A Region of Great Turbulence

Berlin, 1989. A wall collapsed and the multi-polar world that existed since the end of World War II, as a result of the clash between the Soviet Union and the United States, disappeared with it. Severely deprived of the Russian support, the group of states that previously integrated the Warsaw Pact started to suffer ever greater pressure from the United States which tries to buy new vassals with dollars and promises of accession to the European Union.

A useful strategy: during the following decade, the countries of Central Europe came closer to the United States and, in 1999, three of them joined NATO (Czech Republic, Hungary and Poland).

Aleksandr Lukachenko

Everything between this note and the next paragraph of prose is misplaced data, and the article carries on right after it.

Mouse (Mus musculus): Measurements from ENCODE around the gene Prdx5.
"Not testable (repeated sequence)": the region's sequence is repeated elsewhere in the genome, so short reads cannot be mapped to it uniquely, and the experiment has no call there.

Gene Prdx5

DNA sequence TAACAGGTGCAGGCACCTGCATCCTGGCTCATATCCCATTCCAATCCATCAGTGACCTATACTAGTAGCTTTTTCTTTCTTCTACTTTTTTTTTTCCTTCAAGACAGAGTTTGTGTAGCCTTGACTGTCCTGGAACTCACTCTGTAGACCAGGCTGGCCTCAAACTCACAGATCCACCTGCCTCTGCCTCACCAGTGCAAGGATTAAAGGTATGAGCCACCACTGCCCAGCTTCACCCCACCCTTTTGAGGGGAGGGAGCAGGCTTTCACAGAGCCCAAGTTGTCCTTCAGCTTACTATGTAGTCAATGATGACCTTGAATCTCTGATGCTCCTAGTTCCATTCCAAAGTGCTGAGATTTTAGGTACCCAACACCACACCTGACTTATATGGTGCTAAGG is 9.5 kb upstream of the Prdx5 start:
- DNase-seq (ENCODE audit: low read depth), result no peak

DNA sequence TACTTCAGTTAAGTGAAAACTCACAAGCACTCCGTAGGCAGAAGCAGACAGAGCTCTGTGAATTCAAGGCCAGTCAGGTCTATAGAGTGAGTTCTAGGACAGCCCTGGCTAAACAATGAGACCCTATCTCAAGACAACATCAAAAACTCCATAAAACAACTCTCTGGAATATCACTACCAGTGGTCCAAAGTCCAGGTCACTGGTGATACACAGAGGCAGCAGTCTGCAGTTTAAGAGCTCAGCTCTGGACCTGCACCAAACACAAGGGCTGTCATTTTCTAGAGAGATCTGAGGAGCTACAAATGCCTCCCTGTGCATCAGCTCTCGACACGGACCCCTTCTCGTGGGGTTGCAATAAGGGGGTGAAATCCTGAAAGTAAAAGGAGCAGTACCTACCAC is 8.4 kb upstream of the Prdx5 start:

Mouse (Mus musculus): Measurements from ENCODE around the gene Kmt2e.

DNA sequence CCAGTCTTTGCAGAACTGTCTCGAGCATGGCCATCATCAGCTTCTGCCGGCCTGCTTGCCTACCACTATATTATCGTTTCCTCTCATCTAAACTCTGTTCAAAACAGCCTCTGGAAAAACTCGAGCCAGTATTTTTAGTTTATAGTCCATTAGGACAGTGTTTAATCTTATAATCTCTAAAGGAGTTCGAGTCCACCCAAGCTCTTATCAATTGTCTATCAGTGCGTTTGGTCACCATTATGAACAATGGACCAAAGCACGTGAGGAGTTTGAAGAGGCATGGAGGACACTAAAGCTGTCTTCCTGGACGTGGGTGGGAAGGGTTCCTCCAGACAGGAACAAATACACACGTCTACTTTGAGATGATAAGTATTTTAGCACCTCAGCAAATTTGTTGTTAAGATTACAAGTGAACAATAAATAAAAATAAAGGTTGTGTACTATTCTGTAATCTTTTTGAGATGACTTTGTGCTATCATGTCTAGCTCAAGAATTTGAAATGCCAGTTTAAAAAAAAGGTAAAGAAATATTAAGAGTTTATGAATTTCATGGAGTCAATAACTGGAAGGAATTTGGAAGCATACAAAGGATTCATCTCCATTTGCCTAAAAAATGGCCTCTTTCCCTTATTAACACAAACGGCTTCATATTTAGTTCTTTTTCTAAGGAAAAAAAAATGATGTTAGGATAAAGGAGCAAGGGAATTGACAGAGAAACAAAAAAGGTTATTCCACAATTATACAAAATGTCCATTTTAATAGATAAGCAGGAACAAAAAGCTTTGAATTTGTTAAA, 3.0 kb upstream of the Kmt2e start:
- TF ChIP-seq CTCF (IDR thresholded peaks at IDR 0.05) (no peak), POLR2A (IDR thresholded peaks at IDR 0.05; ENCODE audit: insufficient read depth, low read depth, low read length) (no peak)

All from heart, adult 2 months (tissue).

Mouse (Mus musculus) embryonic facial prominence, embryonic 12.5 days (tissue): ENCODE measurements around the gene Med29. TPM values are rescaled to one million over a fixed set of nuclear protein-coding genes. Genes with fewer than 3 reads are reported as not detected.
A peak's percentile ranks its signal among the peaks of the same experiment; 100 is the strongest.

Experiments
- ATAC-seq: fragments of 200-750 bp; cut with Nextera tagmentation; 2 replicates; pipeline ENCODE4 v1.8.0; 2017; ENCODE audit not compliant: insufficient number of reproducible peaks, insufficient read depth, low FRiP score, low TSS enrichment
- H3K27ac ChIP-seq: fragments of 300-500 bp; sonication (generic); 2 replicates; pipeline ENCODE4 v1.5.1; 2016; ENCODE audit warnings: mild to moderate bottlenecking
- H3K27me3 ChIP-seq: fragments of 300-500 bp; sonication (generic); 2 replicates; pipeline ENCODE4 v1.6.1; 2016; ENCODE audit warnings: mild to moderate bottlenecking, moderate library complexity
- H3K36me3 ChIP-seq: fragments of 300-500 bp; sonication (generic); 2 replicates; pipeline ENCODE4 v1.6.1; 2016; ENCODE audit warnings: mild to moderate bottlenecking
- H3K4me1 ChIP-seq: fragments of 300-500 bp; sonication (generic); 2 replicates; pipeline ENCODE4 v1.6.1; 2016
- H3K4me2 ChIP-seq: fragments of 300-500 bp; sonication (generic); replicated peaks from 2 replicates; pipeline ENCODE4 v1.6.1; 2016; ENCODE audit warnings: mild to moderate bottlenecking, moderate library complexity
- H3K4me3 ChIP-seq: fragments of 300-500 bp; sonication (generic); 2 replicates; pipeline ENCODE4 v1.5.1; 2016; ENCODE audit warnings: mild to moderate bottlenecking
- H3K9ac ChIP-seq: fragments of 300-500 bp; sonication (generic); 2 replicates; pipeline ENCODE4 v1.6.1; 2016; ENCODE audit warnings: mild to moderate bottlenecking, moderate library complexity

This success was based on Washington’s good preparation. Except for Condoleeza Rice, who refused to consider an alliance with the former satellite republics of the Soviet Union, the planners in the Pentagon since 1992 designed the American strategy aimed at Central and Eastern Europe and thus appeared in the Defense Planning Guidance of 1992, headed by then Defense Secretary Richard Cheney, entrusted to Paul Wolfowitz and written by Zalmay Khalilzad, assistant to Scooter Libby in the Pentagon.

The text renovated Wolfowitz’s thesis according to which it was necessary for the United States to avoid the emergence of any potential rival of its hegemony, particularly the «advanced industrial nations» such as Germany and Japan.

This principle especially aimed at the European Union, which was asked on the same year to include in the Maastricht Treaty a clause in which it subordinates its defense policy to NATO [1].